The place where I am staying in Hopkins is the same place I stayed at last time. Aside from the more spendy luxurious rooms, there are three small rooms that directly face the sea, about 20 metres away. Last time I stayed in the room on one end of the three. This time that room was already booked, so I booked the other end room. I figured that, because the walls are quite thin, it’s best not to be in the middle. The only thing about the other end room is that the toilet and shower are outside. Now, when you are sat at your desk in Mexico City, dreaming of your holiday, the idea of an outside bathroom seems quite… romantic. And it’s the cheapest room (obvs). Cute. Quaint. When you are here and fancy a poo, though, it’s a tad annoying. But, the room is nice. Comfy bed, wooden slats covered with a mesh to keep the bugs out instead of curtains and windows, fridge, coffee machine, and a wee desk. As I write, I’m drinking coffee I made myself, sat at the desk, with a nice gentle breeze coming in from the sea. If you take off your glasses and imagine a bit, it’s possible to think that you are a proper writer living in a fisherman’s hut or something.

I took a lazy cycle up the main road (that is, a dirt track with speed bumps made out of thick rope) to the north end of Hopkins to a place called Driftwood Beach Bar. (An aside: I wonder how many businesses at seaside towns are called Driftwood?) obviously, they were playing Bob Marley’s greatest hits. But, having had a moan about it in yesterday’s post, it kinda didn’t bother me so much today. Plus, I made an effort to try and listen to the songs rather than just hearing bobmarleytediousbeachmusic. And, yes, it was possible to remember what it was like to hear those songs fresh. Still can’t be doing with Three Little Birds, mind.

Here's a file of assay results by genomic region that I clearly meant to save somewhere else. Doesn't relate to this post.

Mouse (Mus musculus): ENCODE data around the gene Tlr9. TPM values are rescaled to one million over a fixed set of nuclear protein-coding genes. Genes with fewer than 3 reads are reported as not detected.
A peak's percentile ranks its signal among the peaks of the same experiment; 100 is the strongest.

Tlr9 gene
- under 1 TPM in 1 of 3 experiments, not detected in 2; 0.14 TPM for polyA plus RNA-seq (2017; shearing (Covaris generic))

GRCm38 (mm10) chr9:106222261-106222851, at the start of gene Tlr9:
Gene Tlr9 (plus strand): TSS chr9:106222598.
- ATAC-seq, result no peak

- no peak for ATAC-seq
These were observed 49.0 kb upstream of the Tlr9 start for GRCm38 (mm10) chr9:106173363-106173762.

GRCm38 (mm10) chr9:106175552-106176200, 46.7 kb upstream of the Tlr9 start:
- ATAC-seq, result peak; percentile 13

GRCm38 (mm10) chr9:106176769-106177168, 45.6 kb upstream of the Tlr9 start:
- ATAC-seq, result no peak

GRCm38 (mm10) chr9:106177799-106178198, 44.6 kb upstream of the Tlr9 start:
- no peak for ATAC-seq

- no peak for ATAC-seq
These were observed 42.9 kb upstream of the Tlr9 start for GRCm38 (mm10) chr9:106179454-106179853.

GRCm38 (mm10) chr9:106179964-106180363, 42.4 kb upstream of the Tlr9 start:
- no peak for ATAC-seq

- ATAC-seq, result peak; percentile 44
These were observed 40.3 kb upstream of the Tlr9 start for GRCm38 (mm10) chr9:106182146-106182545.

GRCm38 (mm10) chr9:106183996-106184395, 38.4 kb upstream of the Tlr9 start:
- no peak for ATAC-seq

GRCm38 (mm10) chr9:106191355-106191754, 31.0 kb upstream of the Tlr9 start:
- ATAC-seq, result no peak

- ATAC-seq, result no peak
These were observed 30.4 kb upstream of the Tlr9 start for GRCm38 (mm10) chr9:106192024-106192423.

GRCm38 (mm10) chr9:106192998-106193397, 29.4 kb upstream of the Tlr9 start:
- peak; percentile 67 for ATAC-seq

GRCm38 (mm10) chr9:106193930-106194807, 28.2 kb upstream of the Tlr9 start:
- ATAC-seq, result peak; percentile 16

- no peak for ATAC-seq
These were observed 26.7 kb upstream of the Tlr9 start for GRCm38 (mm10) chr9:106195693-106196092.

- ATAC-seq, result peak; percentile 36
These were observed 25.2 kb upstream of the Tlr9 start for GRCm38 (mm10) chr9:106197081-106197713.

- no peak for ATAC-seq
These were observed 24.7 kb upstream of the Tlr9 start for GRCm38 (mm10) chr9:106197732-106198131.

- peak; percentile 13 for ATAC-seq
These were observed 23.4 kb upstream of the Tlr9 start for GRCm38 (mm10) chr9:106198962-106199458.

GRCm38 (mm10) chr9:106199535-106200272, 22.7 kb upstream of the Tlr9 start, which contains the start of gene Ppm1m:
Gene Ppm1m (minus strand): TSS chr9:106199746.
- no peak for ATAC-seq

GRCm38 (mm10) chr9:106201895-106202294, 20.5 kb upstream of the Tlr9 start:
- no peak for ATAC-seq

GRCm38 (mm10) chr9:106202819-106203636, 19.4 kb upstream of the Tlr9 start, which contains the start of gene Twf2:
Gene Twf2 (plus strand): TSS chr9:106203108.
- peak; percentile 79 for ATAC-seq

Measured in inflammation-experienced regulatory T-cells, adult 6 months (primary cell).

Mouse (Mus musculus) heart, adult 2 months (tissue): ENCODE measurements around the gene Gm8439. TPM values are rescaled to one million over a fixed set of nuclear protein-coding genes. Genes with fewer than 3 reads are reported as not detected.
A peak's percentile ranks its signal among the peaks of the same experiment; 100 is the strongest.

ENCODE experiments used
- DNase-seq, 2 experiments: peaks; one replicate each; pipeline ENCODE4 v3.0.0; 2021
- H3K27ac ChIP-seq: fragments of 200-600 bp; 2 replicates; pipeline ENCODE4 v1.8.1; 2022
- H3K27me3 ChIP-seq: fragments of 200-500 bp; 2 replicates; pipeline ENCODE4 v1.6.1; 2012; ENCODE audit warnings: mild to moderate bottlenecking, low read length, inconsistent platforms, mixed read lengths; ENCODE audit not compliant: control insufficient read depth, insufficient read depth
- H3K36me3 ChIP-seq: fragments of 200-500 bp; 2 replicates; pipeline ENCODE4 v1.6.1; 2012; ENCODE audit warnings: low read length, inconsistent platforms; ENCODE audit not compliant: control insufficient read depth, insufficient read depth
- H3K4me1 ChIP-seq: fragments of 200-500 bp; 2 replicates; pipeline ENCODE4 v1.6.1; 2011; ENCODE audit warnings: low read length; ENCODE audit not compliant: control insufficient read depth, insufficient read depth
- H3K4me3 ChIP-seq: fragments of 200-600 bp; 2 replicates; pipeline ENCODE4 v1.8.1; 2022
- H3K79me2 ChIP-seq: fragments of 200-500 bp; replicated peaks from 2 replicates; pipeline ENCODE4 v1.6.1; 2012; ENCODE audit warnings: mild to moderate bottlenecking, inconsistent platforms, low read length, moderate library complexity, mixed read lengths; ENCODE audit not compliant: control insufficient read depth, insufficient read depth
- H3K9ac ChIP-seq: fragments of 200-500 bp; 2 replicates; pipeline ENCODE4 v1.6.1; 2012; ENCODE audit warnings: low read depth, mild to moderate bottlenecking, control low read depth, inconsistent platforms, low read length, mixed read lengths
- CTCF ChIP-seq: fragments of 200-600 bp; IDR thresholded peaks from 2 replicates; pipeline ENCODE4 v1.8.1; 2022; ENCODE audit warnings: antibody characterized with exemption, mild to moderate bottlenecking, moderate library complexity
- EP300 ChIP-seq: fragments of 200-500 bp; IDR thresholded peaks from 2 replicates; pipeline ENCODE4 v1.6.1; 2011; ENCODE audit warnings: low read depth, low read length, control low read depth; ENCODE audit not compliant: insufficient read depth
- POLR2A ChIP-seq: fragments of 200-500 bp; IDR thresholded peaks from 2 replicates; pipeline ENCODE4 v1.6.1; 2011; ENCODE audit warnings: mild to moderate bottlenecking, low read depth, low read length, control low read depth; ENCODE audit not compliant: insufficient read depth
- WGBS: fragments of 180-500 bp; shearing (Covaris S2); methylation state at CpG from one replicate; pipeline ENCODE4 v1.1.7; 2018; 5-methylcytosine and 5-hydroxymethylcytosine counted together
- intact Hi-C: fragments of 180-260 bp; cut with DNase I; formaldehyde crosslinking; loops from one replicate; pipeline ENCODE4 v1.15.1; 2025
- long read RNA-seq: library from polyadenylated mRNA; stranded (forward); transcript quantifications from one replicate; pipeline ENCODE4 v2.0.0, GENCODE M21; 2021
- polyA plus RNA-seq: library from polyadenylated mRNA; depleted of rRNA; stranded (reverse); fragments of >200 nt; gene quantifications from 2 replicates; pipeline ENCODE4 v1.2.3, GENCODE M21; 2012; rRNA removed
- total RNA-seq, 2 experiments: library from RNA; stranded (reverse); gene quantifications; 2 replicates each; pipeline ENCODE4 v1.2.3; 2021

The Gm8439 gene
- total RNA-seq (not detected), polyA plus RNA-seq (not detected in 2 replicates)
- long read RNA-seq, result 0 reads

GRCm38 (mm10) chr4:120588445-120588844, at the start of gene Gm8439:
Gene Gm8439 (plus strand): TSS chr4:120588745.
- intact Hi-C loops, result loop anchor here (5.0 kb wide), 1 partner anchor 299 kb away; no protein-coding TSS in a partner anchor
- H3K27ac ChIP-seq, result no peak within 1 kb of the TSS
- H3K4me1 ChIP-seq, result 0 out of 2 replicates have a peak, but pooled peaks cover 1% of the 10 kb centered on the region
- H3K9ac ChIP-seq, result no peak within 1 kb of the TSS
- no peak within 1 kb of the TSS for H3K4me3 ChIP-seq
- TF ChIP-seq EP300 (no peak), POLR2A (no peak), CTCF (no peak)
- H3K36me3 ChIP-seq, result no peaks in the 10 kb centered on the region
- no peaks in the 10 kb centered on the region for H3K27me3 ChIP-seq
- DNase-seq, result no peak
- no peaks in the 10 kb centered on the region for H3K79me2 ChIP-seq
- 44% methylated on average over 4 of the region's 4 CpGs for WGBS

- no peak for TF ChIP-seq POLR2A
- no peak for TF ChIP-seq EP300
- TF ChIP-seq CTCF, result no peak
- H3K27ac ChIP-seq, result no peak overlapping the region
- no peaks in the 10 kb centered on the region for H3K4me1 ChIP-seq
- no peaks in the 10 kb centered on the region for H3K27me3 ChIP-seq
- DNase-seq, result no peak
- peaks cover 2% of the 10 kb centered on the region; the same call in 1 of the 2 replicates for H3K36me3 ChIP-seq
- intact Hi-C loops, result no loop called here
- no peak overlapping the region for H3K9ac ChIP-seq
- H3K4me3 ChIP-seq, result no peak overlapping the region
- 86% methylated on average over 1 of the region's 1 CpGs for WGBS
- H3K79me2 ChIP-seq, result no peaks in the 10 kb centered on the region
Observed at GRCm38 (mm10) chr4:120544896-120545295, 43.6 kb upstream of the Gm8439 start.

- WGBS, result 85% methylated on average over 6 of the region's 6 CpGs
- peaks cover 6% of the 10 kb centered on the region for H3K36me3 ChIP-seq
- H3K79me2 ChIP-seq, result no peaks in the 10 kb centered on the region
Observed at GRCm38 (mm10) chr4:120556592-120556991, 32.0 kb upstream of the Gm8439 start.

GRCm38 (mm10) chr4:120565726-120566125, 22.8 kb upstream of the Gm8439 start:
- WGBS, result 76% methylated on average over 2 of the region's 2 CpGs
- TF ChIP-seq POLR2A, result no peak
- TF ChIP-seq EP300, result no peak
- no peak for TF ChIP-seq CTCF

The woman behind the bar was chatty. Canadian, had run Driftwood for six years, and hey, come down tomorrow, we’ve got a Hallowe’en party. I had a small and delicious pizza. There was a Manchester United teddy bear hung behind the bar. When I say “hung,” I mean “hanged.” The owner’s ex, who I think I met on my last visit to Hopkins, was a fan, but the barman is a Barcelona fan, so he hanged the teddy bear. Good lad. The Marley gave way to a homemade compilation. The Cars, Tears for Fears, Thompson Twins. A couple of Americans were also eating pizza. On his way to the gents, the male half walked past me and asked, is that a Reds hat? It is! A replica of the 1901 Cincinnati Reds cap to be precise. We had a chat about baseball. He’s a Houston Astros fan living in Austin, Texas. He and his wife are on their honeymoon, which explains why they’re spending 50 US dollars a day renting a golf car to get around town. Alternatively, that shows that I’m a cheap bastard, only willing to spend 10 Belize dollars on renting a bicycle.

I bought some bread, cheese, and milk at the store. That’s tonight’s evening meal and tomorrow’s breakfast sorted. While it’s nice to be on holiday and eat at restaurants way more than I normally would, there’s also something fantastic about being very very basic.

I smoked on the verandah outside my room as the sun went down. Then in the nearly dark, I noticed movement, lots of tiny things moving on the decking, next to the ashtray. Ants! Big fucking ants! Oh my gosh, there’s a dead gecko there, and tons of these huge ants, are having a feast. Rather than dealing with it, the holidaymaker in me kicked in, and I went and told the owner, and she came down and did what I could easily have done: scooped up the gecko on a piece of paper and got rid of it. I helped out by using a broom to shift the ants. After the excitement, it was time for a lie down. And by 8.30pm, I was fast asleep.

Written by Craig

October 31st, 2014 at 7:41 am

Posted in Travel